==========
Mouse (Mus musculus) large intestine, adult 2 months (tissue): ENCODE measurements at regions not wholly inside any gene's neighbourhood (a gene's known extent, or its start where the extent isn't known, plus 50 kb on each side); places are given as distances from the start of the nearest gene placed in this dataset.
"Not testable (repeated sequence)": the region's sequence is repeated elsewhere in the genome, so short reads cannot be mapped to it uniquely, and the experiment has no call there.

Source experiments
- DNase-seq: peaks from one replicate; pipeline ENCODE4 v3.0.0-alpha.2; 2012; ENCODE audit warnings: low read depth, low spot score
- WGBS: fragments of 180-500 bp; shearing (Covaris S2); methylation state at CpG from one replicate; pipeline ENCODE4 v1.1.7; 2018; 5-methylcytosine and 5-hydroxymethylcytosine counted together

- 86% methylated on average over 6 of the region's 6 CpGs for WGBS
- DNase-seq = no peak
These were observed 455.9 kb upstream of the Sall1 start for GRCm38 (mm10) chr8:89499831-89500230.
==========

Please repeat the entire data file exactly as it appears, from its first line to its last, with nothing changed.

Mouse (Mus musculus) large intestine, adult 2 months (tissue): ENCODE measurements at regions not wholly inside any gene's neighbourhood (a gene's known extent, or its start where the extent isn't known, plus 50 kb on each side); places are given as distances from the start of the nearest gene placed in this dataset.
"Not testable (repeated sequence)": the region's sequence is repeated elsewhere in the genome, so short reads cannot be mapped to it uniquely, and the experiment has no call there.

Source experiments
- DNase-seq: peaks from one replicate; pipeline ENCODE4 v3.0.0-alpha.2; 2012; ENCODE audit warnings: low read depth, low spot score
- WGBS: fragments of 180-500 bp; shearing (Covaris S2); methylation state at CpG from one replicate; pipeline ENCODE4 v1.1.7; 2018; 5-methylcytosine and 5-hydroxymethylcytosine counted together

- 86% methylated on average over 6 of the region's 6 CpGs for WGBS
- DNase-seq = no peak
These were observed 455.9 kb upstream of the Sall1 start for GRCm38 (mm10) chr8:89499831-89500230.